For the past three years many pundits broke one of the cardinal rules of New Zealand pundits: never write off Winston.
And he’s back. With seven other MPs. There is much that could be said about some of them, but I’m going to leave that for others. One thing we do know is that Cameron Slater’s unhealthy obsession with former North Shore City mayor Andrew Williams is about to go up a notch.
Firstly: what happened? NZ First had been hovering on about 2-4% for months. Without more in depth research it’s hard to say what that was, but my gut instinct was this is Winston’s base. His fan club. He didn’t run a particularly strong campaign (they only launched their website three days before the election), but that’s not surprising given the state of the party. But then Winston got lucky. As the Key/Banks teapot scandal got legs, it gave Winston oxygen. Suddenly he was on the front page of the paper sticking up for himself and his supporters – and it worked.
6.8% is a brilliant result for NZ First, and I’m sure they are very proud.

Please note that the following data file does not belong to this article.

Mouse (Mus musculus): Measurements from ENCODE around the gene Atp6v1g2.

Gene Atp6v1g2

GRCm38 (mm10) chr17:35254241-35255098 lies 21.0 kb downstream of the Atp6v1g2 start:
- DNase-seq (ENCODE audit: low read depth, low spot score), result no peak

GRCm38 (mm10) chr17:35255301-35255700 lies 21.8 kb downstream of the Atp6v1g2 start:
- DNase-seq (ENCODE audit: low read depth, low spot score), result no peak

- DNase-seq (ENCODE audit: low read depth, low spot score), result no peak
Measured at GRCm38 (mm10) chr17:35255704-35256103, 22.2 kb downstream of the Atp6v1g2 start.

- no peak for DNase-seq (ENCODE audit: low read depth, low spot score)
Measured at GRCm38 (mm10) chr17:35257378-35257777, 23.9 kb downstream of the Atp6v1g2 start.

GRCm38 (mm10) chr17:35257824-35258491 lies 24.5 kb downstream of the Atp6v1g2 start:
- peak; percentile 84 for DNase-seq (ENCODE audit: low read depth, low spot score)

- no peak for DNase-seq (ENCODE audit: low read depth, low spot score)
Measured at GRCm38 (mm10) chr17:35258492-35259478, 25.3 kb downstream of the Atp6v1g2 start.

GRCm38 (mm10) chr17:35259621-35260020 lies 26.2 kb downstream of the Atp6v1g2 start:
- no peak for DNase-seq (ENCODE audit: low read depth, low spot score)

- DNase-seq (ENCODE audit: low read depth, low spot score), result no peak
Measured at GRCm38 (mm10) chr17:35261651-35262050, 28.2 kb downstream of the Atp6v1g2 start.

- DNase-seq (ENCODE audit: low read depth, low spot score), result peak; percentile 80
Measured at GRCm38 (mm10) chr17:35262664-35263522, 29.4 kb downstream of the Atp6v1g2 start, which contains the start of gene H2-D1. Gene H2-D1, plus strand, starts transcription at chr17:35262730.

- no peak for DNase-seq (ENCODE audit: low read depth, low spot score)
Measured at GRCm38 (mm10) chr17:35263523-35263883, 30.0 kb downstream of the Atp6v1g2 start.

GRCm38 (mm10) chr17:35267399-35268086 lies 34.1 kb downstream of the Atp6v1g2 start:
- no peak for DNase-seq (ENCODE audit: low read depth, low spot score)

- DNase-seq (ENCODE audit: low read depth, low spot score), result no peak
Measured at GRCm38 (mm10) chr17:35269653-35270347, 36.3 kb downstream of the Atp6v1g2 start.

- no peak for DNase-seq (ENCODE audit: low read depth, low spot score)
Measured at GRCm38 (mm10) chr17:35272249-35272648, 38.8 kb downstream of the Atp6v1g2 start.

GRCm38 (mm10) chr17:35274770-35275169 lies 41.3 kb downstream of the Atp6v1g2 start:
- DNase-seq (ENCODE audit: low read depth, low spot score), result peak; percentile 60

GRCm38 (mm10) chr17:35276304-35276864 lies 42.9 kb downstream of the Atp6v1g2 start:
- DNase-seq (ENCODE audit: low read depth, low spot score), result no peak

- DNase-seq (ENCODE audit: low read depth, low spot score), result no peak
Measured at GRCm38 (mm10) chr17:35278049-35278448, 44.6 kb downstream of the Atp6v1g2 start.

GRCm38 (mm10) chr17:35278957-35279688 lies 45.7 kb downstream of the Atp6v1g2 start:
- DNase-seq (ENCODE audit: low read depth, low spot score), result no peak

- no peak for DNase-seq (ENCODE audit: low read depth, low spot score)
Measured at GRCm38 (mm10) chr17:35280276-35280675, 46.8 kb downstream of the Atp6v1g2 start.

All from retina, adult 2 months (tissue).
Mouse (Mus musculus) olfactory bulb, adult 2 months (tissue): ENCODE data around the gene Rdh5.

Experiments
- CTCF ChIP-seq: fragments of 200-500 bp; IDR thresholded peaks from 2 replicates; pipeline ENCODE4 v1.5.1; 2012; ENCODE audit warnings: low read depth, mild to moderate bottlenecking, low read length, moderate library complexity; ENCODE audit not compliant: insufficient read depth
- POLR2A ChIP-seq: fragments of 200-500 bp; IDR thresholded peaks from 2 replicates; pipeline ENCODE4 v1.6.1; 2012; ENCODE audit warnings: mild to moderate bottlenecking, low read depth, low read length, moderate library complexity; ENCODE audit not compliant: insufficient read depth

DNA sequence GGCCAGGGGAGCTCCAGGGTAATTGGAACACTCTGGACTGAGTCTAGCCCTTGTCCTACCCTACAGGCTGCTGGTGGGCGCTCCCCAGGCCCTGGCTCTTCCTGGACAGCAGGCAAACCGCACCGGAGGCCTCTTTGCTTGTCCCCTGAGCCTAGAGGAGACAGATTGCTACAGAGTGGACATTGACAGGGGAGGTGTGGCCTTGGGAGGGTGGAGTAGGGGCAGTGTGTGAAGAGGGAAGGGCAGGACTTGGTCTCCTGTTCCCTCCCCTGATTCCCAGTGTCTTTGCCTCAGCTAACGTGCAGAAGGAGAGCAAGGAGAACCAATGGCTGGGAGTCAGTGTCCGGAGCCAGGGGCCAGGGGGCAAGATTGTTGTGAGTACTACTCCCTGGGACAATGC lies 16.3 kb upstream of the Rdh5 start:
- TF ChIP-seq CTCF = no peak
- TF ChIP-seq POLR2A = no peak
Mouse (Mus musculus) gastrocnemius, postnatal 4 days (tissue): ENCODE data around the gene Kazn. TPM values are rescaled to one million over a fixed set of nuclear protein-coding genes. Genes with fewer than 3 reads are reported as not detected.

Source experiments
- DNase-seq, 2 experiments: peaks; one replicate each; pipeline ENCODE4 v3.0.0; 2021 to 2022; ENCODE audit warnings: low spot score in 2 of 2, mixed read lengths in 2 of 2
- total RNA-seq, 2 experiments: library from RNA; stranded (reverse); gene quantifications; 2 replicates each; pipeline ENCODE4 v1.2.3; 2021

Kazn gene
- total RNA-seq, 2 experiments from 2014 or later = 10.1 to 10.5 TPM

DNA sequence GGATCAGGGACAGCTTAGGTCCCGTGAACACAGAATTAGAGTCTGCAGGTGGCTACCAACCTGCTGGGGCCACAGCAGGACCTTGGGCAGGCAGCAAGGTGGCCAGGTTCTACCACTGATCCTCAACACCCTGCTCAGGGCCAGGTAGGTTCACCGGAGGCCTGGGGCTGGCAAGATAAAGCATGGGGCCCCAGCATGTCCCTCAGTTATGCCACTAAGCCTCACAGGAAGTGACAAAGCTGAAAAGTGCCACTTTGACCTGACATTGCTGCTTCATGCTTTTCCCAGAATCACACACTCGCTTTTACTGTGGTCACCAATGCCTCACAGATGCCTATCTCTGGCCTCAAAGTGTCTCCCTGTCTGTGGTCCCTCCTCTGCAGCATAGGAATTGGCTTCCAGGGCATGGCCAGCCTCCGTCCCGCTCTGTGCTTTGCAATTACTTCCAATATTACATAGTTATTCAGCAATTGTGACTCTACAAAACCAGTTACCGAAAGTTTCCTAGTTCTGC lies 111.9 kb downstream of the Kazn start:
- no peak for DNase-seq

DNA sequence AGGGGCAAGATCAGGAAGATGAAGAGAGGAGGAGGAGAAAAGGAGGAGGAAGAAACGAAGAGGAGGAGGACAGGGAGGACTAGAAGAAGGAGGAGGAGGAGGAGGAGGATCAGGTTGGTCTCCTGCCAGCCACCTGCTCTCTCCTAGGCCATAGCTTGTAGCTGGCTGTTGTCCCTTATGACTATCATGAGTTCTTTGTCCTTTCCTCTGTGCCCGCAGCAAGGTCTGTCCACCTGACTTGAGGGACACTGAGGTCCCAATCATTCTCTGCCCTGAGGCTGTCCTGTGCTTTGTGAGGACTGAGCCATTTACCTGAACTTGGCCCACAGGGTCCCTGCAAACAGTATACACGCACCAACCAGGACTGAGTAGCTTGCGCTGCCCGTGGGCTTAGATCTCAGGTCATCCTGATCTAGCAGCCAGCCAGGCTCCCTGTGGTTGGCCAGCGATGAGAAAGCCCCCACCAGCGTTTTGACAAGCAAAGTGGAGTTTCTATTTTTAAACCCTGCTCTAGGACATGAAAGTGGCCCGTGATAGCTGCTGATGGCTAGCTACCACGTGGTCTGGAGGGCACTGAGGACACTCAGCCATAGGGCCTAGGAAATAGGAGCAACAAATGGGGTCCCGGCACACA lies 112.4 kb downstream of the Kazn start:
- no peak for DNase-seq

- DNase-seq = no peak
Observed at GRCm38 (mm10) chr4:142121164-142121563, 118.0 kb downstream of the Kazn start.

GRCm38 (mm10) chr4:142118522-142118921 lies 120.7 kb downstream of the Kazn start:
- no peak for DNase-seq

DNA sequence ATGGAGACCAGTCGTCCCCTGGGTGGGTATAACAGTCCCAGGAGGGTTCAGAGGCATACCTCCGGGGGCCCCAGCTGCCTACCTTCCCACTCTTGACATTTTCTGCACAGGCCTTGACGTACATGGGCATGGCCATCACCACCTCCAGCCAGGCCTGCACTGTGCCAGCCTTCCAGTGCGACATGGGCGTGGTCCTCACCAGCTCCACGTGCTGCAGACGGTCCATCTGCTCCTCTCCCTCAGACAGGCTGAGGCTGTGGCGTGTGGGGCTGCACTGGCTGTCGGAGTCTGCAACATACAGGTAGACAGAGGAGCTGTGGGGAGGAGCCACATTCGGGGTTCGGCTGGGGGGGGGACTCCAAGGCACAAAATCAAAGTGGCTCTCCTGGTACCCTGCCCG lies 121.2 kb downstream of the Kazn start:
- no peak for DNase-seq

They now have eight MPs, six of which are totally new to Parliament. It has left the party in a somewhat awkward position, they do have a number of issues they need to get to grips with, and fast…
- Their caucus. There are a number of highly unknowns in their caucus, and it’s screaming out for scandal. They need to nail these people down, and quickly. That said, it’s also vital that they move beyond being the Winston Show and let the caucus develop as Parliamentarians in their own right. It’s going to be a tough balancing act.
- Renewal. Winston is not getting any younger. From what we’re hearing in the media, it sounds like Ron Mark is the front runner in the race to replace him – the big problem being he isn’t in Parliament any more. They need to continue to attract new talent, had build a solid succession strategy. I think they can do it.
- Staffing. From what I’ve heard, Winston had a pretty good team around him until 2008. It’s yet to be seen if any of them will return, or what new talent he can attract.
- Establishing their message. I actually think they’ve found a sweet spot. Sitting on the cross-benches sniping at a vulnerable PM and leader of the opposition will give him media time and recognition. But it’s hard to see them growing their support unless they are able to articulate their own vision for New Zealand. I’m sure this will be grounded in economic nationalism – it’s going to be interesting to see how that develops.
S0 there are some initial thoughts on where New Zealand First are at, and what they need to do. Nothing particularly ground breaking, but I’m sure they’re going to spend the summer celebrating anyway.